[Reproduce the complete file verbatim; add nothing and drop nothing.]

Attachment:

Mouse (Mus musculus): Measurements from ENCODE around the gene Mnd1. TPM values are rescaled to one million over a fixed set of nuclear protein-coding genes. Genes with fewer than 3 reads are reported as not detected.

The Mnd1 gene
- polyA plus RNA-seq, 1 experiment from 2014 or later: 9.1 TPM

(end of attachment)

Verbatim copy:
Mouse (Mus musculus): Measurements from ENCODE around the gene Mnd1. TPM values are rescaled to one million over a fixed set of nuclear protein-coding genes. Genes with fewer than 3 reads are reported as not detected.

The Mnd1 gene
- polyA plus RNA-seq, 1 experiment from 2014 or later: 9.1 TPM